When I came out of practice she was in it again. I felt her surrendering to dying. I didn’t want to leave her in that hole. I carried her out again … put her down on some grass and covered her with a sheet … I sat in the hammock next to her. I remembered she so enjoyed being in it with Iulia … so I carried her, packed in the sheet in with me … and we swung gently for a short while.

I then felt that I was interrupting her surrender. So I lay her back down on the ground … and stayed near but not in contact. Iulia (who was gently holding another delicate loss) joined us and we sat together. A bit later Iulia decided to put in a last effort. She contacted some vets and was given a supportive treatment plan. She went to the village to collect what she needed. While she was away Sia’s breathing got heavier … it sounded like there was liquid in her lungs.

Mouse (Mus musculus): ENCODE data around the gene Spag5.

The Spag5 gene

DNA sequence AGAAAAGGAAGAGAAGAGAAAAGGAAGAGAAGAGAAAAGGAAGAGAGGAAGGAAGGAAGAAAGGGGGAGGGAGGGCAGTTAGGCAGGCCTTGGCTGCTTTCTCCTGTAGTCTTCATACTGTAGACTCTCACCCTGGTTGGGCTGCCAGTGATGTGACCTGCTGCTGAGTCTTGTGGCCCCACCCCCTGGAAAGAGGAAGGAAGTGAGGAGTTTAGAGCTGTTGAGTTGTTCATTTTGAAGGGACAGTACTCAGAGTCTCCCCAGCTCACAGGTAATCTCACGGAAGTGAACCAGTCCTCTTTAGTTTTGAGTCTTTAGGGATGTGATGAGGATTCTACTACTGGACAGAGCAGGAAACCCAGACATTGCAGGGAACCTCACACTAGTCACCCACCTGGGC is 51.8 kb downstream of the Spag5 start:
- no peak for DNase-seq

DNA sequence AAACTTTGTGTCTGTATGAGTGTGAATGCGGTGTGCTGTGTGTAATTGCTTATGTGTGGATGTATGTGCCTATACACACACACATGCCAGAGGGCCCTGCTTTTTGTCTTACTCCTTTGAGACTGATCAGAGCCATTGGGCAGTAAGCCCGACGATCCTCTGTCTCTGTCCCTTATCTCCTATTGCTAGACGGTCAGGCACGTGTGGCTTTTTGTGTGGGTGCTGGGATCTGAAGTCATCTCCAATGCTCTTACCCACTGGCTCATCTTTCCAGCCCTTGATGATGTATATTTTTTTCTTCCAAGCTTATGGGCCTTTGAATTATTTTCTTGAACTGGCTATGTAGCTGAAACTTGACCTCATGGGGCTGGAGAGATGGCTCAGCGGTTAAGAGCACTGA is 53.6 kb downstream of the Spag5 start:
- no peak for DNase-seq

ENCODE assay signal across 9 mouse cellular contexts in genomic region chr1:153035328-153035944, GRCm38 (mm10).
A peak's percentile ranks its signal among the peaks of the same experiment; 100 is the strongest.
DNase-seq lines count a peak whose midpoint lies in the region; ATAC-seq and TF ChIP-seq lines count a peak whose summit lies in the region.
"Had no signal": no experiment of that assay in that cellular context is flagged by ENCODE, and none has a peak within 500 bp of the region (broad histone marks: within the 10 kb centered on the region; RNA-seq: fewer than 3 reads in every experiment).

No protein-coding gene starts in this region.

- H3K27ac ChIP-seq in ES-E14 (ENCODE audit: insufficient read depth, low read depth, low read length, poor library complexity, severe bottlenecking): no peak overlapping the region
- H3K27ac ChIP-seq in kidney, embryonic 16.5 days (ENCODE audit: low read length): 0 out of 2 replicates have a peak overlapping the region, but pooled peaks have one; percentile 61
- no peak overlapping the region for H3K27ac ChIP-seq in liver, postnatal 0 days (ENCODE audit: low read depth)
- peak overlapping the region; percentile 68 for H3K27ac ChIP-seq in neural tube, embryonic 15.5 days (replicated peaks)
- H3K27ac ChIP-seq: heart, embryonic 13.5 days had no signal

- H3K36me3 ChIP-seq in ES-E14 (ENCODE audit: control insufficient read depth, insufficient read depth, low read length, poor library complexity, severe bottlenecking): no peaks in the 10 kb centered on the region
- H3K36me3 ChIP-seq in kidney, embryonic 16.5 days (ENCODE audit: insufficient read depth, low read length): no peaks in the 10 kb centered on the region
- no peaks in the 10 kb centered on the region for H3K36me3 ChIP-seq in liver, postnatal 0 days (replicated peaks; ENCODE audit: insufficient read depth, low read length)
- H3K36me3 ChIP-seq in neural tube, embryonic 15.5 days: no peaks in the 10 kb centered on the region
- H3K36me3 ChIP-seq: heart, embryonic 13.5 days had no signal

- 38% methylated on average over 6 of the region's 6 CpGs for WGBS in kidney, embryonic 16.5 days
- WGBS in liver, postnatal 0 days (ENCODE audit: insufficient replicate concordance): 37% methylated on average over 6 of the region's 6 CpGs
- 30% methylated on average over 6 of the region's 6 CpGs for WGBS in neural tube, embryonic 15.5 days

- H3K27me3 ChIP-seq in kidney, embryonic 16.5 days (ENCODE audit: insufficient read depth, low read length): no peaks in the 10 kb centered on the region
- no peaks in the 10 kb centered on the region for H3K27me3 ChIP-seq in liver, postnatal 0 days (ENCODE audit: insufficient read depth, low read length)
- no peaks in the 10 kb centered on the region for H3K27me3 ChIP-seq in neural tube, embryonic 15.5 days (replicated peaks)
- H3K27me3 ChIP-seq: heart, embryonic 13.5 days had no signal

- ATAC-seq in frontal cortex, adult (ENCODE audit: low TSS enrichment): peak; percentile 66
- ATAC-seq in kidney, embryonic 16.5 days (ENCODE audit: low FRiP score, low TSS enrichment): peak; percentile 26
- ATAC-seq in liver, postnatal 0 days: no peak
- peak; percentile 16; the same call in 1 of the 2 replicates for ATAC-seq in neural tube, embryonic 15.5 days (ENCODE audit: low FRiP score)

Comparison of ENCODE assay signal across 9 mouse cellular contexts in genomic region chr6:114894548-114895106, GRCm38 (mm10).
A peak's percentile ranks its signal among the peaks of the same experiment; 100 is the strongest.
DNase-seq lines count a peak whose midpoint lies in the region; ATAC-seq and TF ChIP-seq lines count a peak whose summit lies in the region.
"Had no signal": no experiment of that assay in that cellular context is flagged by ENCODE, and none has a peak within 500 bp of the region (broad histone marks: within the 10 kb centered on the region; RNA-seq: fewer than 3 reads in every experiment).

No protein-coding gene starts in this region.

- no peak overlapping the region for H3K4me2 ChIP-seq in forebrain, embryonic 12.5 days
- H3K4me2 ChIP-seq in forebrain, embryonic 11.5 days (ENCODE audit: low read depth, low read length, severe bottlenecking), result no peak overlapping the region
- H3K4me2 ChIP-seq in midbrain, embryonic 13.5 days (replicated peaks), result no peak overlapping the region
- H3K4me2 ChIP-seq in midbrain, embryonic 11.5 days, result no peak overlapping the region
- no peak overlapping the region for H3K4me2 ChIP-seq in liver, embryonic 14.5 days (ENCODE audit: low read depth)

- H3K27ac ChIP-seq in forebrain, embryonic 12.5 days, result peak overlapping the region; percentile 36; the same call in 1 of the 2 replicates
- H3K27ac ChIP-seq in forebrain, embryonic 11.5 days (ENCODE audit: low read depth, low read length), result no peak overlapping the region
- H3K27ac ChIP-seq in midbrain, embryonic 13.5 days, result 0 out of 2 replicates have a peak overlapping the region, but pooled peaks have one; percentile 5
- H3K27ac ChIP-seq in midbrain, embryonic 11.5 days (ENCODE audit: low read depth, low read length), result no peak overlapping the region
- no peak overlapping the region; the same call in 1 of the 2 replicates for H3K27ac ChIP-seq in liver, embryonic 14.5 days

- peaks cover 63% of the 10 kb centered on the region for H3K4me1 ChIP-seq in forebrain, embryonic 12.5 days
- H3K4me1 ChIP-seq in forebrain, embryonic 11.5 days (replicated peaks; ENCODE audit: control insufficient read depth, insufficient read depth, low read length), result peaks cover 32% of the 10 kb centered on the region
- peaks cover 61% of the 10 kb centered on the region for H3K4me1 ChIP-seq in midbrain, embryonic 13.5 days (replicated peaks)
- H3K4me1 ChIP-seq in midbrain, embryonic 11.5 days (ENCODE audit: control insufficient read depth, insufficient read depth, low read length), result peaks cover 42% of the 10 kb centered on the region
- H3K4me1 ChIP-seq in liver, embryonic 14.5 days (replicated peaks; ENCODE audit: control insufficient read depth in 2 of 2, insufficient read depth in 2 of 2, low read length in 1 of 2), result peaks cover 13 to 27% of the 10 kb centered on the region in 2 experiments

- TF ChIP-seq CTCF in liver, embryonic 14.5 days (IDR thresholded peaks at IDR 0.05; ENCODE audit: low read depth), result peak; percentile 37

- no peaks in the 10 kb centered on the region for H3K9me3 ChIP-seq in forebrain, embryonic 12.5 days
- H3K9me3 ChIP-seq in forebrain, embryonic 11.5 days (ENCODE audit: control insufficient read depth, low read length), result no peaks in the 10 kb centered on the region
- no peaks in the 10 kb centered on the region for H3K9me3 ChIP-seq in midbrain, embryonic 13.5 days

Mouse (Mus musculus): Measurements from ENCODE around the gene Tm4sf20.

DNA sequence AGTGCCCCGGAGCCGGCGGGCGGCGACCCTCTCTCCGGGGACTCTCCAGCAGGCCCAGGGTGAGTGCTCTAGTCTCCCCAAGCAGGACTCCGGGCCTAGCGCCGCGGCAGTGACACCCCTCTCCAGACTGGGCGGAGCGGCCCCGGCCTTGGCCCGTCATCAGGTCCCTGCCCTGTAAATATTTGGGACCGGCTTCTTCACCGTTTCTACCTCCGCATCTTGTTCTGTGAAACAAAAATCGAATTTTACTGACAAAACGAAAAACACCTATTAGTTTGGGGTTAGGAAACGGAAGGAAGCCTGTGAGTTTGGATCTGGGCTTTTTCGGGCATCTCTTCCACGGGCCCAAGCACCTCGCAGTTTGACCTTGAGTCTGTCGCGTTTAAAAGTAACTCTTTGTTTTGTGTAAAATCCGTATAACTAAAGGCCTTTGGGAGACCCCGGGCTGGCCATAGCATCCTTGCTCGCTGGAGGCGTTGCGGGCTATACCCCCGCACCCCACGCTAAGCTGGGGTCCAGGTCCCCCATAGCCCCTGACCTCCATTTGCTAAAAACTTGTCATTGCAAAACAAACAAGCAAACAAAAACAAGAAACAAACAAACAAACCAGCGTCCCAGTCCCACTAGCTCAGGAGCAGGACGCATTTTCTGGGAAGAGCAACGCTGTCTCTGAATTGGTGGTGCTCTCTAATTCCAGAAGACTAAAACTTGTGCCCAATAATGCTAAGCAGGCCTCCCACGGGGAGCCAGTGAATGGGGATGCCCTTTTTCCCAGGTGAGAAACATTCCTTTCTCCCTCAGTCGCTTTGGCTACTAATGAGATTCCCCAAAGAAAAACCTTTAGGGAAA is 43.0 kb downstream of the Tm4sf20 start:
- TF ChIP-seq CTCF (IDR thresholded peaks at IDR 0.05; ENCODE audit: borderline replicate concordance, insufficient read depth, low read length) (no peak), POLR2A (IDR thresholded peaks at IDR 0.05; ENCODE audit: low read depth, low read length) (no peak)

Iulia got a first injection of liquids into her. It was too late. Within a few minutes Sia’s eyes faded … and a few minutes after that she took her last breaths.

pffhhh

….

Sia departed last night. She lived a full, free, joyful life for 5 months and a week.

For me she was a reminder of pure play and joy … the world was a game to her … everything in good spirit.

When she died I felt I didn’t want to bury her. We chose to cremate her body. After a few of hours of soft departure … lying in her sheet with a candle burning … we lit a long purifying fire that burned into the night and released her form into the heavens … and we were left with her essence of play and joy.

The Hebrew word for Dog is “Kelev” … I have heard that it is a combination of two words “Kol” (which means all) and “Lev” (which means heart).

Today her play and joy are aching in my heart …

Today I feel tired of living …

שלום יפה